A hung parliament may be a blessing for hospitality industry, says Des Mclaughlin
While hung parliaments are not popular – as they limit power and the ability to push through mandates, the recent election result may yet be a blessing for the hospitality industry. The Conservatives’ desire for a hard Brexit is likely now to be softened, meaning that there could be a relaxing around current views on EU migrants.
The UK hospitality sector is the fourth largest employer in the UK and is hugely reliant on immigration.
The British Hospitality Association (BHA) recently commissioned KPMG to look at the industry post Brexit and they stated that any squeeze on EU migration would lead to a rolling 60,000 a year shortfall in workers. This is despite allowing for an ageing UK workforce with the retirement age increasing to 70 and more disabled people joining the sector. Approximately 700,000 of the industry’s work force are EU nationals, in an industry of over 4.5m workers so the figure sounds understated to me and I think we have a far larger black hole.
The KPMG study – which has been sent to Number 10 – says that 75% of waiting staff in the UK, 37% of house-keeping staff and a quarter of all chefs are from the EU. Last month the sandwich and coffee chain Pret a Manger revealed that only one in 50 of its applicants is British and 65% of its workforce are EU nationals. Worrying statistics indeed.
The hotel industry has always largely been a reactive one. It was slow to understand the power of the internet, for example, allowing their rooms to be controlled by online booking agents. Similarly, most hotels’ approach to training and career development lags well behind other sectors and pay is far too often based around the minimum wage and little else. Given this, why would people join the industry if they can be better better paid and looked after elsewhere?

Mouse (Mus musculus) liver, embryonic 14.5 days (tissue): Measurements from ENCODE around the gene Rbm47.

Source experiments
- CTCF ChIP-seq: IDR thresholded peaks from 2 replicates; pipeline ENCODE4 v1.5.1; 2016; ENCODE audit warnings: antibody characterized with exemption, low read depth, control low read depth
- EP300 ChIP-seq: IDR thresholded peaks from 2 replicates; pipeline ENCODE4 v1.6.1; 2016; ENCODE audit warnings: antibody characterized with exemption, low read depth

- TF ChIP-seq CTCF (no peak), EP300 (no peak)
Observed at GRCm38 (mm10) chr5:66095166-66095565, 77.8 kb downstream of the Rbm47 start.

A couple of years ago I was asked to join a committee to promote the living wage in hotels, a campaign I fully support. When talking to hoteliers though I heard excuse after excuse as to why they couldn’t afford to pay their staff the living wage of £8.45 an hour in the UK and £9.75 an hour in London. You try living on that, I know I couldn’t begin to. There are of course exceptions, and employers such as Tim Chudley at The Sundial Group has long championed the living wage but he is, unfortunately, the exception rather than the rule.
With employment at a record high and Britain’s relatively fast growing economy creating millions of new jobs the idea that EU migrants have displaced British workers is a myth. There is no army of unemployed Brits waiting to enter our industry. The hospitality sector needs to re-think its recruitment practices, although I’m not convinced that this will happen until it’s too late.
It seems to me that a soft Brexit offers the best hope for the hospitality industry to remain staffed, until it finally tackles pay and conditions.